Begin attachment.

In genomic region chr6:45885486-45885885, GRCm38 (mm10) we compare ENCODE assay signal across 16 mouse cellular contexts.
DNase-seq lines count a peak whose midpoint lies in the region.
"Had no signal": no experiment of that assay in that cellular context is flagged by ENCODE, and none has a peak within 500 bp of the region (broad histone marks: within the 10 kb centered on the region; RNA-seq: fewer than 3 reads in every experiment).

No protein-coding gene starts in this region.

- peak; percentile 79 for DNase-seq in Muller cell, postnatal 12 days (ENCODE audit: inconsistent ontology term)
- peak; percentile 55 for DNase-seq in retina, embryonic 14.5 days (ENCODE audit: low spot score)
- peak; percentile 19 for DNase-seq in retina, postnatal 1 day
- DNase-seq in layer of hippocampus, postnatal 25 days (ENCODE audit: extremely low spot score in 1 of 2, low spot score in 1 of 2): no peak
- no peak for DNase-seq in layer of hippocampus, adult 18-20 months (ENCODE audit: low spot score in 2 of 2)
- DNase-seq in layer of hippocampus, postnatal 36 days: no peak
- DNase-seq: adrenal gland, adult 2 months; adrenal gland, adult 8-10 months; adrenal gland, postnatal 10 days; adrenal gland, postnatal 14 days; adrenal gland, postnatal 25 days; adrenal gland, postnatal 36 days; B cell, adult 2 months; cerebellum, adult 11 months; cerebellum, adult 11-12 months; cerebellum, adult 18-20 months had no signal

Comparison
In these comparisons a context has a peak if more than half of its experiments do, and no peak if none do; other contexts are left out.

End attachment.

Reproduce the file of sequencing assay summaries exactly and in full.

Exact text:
In genomic region chr6:45885486-45885885, GRCm38 (mm10) we compare ENCODE assay signal across 16 mouse cellular contexts.
DNase-seq lines count a peak whose midpoint lies in the region.
"Had no signal": no experiment of that assay in that cellular context is flagged by ENCODE, and none has a peak within 500 bp of the region (broad histone marks: within the 10 kb centered on the region; RNA-seq: fewer than 3 reads in every experiment).

No protein-coding gene starts in this region.

- peak; percentile 79 for DNase-seq in Muller cell, postnatal 12 days (ENCODE audit: inconsistent ontology term)
- peak; percentile 55 for DNase-seq in retina, embryonic 14.5 days (ENCODE audit: low spot score)
- peak; percentile 19 for DNase-seq in retina, postnatal 1 day
- DNase-seq in layer of hippocampus, postnatal 25 days (ENCODE audit: extremely low spot score in 1 of 2, low spot score in 1 of 2): no peak
- no peak for DNase-seq in layer of hippocampus, adult 18-20 months (ENCODE audit: low spot score in 2 of 2)
- DNase-seq in layer of hippocampus, postnatal 36 days: no peak
- DNase-seq: adrenal gland, adult 2 months; adrenal gland, adult 8-10 months; adrenal gland, postnatal 10 days; adrenal gland, postnatal 14 days; adrenal gland, postnatal 25 days; adrenal gland, postnatal 36 days; B cell, adult 2 months; cerebellum, adult 11 months; cerebellum, adult 11-12 months; cerebellum, adult 18-20 months had no signal

Comparison
In these comparisons a context has a peak if more than half of its experiments do, and no peak if none do; other contexts are left out.